A great picture is mainly in the eye of the photographer

Gracie Gray got this mini-beast.
Gracie Gray got this mini-beast.

I try to find a theme for the photos I choose for this column, and this time it is images that were well observed.

So many times we hear the technical aspects of photography emphasised, and they are important, but it’s the eye of the photographer that makes a great picture.

Phil Soden found humour in this image.

Phil Soden found humour in this image.

Keith Cochrane’s impressionistic shot of geese is all about colour and movement, while Judith Hardisty showed observational skill with scarecrows for sale; the colours leapt out at me and the subject made me smile.

Diane Chalmers chose analogous colours, placing the purples and greens of an iris against a clear blue sky, and Gracie Gray found a mini-beast, which takes a great deal of technical skill to photograph well. Her image is well composed too.

Fergus Currie’s shot is at the Woodhorn Miner’s Picnic, a member of a dance troupe. He really captured the feel of the event.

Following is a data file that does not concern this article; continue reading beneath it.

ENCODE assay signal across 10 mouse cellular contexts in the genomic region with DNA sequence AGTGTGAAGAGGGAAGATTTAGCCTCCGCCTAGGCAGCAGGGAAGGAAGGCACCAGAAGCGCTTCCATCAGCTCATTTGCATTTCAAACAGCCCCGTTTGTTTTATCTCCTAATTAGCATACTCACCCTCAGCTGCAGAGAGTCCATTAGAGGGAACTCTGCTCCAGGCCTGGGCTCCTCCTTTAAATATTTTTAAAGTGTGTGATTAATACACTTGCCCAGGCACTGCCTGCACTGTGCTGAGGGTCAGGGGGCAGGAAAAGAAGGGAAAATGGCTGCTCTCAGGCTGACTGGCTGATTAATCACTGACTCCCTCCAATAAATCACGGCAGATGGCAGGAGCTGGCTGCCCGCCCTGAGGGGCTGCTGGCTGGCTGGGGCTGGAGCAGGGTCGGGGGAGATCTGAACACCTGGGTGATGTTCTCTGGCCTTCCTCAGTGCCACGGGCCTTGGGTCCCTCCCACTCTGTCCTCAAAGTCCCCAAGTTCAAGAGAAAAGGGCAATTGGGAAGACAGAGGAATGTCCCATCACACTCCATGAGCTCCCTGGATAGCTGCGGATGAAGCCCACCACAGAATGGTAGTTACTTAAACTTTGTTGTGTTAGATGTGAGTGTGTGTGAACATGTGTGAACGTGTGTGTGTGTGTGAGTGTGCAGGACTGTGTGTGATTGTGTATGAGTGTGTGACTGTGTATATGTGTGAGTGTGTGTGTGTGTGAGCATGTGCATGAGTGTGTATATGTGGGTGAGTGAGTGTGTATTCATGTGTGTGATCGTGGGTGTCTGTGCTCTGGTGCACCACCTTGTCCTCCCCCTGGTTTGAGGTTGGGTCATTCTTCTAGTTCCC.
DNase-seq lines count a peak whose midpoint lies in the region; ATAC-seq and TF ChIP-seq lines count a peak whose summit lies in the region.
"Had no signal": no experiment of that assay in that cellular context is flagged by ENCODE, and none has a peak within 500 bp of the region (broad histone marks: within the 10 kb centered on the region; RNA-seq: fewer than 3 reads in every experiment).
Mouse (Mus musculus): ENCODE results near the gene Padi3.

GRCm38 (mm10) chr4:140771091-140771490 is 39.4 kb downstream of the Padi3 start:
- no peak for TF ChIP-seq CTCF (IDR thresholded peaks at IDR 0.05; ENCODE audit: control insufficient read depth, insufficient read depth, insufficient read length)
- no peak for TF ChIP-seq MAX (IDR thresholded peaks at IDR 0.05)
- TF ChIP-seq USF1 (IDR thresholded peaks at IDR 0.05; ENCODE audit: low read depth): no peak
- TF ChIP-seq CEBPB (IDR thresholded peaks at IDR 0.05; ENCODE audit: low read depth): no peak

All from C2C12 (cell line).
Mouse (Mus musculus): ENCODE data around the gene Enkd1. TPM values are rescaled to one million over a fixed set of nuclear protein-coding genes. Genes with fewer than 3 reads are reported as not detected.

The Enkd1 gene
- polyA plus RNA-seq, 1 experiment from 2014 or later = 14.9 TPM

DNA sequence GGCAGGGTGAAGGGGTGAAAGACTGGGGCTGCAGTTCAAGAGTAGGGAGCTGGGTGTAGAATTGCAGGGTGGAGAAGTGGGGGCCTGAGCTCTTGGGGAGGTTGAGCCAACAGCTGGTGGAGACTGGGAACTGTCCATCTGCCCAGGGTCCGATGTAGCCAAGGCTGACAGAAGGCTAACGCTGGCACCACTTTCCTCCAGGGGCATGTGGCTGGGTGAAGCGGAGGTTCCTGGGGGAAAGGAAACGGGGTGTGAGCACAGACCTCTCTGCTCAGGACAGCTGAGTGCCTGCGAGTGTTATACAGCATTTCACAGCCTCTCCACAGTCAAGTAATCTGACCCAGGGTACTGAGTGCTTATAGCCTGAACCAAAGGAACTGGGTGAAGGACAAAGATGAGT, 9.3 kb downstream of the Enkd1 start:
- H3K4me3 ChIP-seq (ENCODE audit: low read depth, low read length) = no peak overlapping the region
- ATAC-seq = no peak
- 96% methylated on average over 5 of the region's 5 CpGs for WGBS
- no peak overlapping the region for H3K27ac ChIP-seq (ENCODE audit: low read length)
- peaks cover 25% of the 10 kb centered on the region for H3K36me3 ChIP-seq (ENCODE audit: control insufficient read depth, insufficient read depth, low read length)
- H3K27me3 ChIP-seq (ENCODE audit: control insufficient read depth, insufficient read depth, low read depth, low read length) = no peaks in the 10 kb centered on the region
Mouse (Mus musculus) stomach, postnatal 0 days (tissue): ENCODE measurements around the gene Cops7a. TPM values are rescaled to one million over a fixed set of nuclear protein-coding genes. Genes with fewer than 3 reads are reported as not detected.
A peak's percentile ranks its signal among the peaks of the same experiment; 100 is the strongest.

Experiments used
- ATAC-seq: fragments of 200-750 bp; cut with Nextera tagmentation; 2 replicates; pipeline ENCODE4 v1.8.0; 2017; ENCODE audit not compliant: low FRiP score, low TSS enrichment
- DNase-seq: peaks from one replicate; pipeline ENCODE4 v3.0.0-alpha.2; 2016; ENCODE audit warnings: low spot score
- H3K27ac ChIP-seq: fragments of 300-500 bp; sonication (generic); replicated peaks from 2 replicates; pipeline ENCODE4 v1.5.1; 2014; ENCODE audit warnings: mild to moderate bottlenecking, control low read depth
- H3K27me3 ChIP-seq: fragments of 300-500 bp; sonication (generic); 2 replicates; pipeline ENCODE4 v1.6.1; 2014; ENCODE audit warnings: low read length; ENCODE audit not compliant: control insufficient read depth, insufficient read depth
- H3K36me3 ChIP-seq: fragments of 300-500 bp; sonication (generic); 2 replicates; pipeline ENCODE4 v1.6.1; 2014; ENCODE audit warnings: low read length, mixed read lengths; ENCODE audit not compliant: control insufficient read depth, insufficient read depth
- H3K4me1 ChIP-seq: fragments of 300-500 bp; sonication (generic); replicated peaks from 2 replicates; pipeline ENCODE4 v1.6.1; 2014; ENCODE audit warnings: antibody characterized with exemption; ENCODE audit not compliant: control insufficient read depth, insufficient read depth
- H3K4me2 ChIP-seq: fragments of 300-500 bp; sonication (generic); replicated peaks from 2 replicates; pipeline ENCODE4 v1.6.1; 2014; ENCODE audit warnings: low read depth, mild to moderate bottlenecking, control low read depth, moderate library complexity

Phil Soden’s sheep made me laugh, partly because of the humour in the image and partly because of the sheep puns in Northumberland Camera Club.

Fergus Currie shot is at the Woodhorn Miner's Picnic.

Fergus Currie shot is at the Woodhorn Miner's Picnic.

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The winners of a competition for a ticket for Puffin Cruises are Susan Wilton, of Wooler, and James Grant, of Amble.

Diane Chalmers chose analogous colours.

Diane Chalmers chose analogous colours.

Judith Hardisty showed her observational skills.

Judith Hardisty showed her observational skills.

Keith Cochrane's took this wonderful impressionistic shot.

Keith Cochrane's took this wonderful impressionistic shot.